“Right there.” Doctor Hagedorn pointed. “That dark spot.”
Lina moved in closer, but didn’t see it. Her brain scan looked like a lotus slice.
The doctor continued, “Probably accounts for your symptoms.”
A week ago, Lina had felt a pain crack over her right eyebrow. It was there every day, creeping from her ear to the middle of her forehead.
“I’d like to do further tests…”
“No,” said Lina.
“You can’t ignore this.”
“Maybe next week.”
“Tomorrow.” The doctor started writing. Lina noticed the part in Dr. Hagedorn’s red hair was gray. This comforted her.
Lina sat quietly at dinner, not eating the potatoes she had mashed or the corn she had husked. She thought about the stroke that had crippled her mother, leaving her silent and drooling.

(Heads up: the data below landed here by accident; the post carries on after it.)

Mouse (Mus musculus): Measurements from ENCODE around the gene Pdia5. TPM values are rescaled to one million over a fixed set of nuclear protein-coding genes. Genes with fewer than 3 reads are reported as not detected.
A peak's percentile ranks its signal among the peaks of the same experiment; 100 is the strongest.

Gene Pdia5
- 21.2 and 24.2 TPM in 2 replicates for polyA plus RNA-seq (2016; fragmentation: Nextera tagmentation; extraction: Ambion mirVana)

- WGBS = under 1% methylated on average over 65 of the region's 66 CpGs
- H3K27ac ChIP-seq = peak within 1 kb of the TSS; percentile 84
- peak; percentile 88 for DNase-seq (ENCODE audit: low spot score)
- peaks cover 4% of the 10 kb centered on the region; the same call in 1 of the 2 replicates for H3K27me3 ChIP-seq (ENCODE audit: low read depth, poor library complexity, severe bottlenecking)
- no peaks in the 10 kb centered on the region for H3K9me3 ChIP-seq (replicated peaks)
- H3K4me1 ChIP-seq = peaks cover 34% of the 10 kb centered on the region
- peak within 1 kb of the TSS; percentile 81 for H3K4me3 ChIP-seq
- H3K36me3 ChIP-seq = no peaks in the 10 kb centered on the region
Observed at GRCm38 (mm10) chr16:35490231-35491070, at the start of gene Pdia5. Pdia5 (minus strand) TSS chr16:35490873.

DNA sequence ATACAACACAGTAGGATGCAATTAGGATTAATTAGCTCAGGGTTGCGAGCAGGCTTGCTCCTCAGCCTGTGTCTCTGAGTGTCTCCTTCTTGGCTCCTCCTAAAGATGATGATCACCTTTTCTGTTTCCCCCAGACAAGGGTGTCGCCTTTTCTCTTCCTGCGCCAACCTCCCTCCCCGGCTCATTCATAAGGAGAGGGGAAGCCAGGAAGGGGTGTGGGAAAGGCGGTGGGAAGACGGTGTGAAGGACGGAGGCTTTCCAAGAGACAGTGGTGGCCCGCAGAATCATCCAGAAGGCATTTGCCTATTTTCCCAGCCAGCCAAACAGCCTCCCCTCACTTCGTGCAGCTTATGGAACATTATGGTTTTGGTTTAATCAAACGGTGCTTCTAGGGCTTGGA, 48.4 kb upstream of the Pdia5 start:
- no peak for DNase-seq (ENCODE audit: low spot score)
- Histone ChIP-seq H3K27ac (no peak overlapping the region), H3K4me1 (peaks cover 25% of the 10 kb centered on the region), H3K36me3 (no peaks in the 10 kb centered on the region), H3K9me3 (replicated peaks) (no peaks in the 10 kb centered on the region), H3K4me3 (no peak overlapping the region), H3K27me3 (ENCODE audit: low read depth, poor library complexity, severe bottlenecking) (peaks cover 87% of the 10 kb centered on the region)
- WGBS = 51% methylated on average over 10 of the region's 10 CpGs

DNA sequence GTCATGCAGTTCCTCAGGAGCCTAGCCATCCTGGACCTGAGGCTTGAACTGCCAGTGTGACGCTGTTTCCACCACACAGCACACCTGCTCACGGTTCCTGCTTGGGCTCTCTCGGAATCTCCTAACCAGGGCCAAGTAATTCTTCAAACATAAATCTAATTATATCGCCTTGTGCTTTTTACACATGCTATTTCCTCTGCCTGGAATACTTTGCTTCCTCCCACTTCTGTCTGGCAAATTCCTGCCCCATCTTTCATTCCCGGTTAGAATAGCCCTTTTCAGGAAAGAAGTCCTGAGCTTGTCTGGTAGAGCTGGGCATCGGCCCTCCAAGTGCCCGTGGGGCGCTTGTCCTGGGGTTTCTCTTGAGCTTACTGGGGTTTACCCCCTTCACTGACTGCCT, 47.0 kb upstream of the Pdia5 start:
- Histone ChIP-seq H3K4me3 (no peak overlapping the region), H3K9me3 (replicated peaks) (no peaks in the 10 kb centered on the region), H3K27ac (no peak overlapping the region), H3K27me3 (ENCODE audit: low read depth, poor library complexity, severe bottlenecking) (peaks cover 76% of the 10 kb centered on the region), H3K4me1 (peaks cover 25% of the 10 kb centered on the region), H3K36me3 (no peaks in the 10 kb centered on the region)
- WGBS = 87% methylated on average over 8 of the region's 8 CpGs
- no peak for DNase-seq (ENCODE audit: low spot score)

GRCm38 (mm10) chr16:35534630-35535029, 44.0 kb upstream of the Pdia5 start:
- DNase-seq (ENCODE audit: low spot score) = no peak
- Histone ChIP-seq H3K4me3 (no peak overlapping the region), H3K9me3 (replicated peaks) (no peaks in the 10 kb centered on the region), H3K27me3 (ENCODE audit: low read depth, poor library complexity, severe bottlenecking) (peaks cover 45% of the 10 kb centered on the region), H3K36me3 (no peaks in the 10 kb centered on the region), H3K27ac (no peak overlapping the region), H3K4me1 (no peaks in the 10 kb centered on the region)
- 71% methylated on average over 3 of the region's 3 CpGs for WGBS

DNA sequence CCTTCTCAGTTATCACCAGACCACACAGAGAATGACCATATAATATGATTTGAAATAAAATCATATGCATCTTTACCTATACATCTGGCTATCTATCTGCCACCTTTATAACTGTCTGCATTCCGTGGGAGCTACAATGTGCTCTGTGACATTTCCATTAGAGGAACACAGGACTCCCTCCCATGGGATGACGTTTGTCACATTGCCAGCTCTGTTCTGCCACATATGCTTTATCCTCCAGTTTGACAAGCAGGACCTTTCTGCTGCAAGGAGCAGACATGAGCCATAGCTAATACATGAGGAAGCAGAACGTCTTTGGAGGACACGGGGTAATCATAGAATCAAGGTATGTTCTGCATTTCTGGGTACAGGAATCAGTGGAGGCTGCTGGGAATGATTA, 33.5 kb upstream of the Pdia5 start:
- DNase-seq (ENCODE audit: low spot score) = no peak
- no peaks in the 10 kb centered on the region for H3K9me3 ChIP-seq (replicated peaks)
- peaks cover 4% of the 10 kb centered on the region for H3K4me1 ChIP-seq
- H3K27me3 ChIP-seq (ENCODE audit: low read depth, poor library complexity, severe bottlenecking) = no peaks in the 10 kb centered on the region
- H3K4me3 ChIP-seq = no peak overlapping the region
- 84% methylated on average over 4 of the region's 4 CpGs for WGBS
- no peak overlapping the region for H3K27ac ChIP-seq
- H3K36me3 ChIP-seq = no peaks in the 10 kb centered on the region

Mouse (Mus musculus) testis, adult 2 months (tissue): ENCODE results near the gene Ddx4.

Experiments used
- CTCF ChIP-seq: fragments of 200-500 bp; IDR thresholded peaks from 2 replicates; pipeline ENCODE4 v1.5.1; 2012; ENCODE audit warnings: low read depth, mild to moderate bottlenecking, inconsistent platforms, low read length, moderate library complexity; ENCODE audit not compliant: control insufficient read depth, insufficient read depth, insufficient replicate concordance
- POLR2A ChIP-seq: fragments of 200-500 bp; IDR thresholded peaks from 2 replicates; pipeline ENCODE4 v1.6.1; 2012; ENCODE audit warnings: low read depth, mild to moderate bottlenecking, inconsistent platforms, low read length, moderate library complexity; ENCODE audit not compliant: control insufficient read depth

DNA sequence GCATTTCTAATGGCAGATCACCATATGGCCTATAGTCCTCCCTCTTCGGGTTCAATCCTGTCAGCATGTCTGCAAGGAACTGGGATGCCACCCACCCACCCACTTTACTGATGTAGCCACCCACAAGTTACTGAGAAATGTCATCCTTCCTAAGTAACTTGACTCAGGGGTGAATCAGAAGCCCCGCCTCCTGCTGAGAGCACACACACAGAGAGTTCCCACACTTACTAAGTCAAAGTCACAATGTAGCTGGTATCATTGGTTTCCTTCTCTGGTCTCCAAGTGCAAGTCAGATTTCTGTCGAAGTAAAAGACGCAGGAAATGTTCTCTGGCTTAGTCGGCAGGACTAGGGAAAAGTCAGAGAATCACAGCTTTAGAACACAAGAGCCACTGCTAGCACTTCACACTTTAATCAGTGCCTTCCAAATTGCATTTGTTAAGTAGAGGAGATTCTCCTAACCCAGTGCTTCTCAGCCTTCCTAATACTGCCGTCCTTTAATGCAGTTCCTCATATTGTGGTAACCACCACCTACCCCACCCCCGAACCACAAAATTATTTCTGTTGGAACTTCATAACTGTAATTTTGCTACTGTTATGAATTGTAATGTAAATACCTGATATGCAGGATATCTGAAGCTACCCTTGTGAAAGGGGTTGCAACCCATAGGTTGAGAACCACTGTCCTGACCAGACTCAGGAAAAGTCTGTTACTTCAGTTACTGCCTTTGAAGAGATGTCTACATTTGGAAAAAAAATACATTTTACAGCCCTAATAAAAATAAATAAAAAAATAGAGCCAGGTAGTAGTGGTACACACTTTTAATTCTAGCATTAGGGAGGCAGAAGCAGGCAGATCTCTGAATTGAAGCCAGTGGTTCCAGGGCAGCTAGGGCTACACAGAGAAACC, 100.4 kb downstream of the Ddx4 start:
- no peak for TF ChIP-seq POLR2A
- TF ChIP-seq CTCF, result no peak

Aphasia. Lina’s mother could no longer speak, read, or write. She could move her left hand, so she would feebly gesture to Lina–a sad game of charades.
Lina drove to Morrow Manor, where her mother was probably already in bed, dreaming of the mad scene from Lucia di Lammermoor. Lina called it Sorrow Manor—just half in jest.
She drove away without going in, taking the freeway to the Ferry Terminal.
No one noticed her on the ferry. Not a soul on deck. She walked to the railing and looked over the edge. She couldn’t see the water below. No matter, she thought. She knew it was there.
She climbed over the rail and jumped into the mist.